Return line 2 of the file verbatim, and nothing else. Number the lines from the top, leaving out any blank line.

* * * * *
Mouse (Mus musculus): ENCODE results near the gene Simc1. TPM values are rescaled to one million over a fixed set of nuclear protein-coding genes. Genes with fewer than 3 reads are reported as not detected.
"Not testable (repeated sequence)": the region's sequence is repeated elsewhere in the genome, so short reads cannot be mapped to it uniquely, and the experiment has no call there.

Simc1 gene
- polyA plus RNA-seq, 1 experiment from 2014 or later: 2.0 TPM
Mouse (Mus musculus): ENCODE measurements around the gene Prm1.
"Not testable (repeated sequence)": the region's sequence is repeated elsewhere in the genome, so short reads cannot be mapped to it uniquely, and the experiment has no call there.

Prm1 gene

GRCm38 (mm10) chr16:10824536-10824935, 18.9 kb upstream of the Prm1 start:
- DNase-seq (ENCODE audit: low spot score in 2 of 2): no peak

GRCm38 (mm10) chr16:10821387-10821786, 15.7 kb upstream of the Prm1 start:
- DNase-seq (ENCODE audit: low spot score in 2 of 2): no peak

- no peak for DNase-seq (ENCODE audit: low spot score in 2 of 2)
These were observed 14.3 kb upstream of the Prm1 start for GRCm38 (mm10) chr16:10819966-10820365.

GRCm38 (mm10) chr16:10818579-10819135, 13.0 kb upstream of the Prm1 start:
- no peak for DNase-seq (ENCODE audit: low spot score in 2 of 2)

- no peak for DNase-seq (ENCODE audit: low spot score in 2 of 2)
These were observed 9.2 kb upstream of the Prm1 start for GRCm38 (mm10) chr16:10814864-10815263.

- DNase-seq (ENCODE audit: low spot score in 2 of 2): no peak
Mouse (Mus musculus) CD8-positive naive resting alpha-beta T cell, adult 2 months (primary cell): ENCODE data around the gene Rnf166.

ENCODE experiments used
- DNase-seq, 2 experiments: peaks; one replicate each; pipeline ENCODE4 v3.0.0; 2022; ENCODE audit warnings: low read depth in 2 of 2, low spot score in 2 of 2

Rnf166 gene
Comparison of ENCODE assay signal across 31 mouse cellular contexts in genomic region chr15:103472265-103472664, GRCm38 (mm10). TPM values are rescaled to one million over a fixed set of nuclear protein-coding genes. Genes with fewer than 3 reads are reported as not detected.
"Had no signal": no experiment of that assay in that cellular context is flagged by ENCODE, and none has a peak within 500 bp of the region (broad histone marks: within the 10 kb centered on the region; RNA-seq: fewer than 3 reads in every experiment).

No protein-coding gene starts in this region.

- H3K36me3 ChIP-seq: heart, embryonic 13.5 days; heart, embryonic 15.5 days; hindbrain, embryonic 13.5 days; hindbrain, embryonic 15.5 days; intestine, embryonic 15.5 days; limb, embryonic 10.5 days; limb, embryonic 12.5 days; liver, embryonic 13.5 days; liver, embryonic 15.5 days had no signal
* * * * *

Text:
"Not testable (repeated sequence)": the region's sequence is repeated elsewhere in the genome, so short reads cannot be mapped to it uniquely, and the experiment has no call there.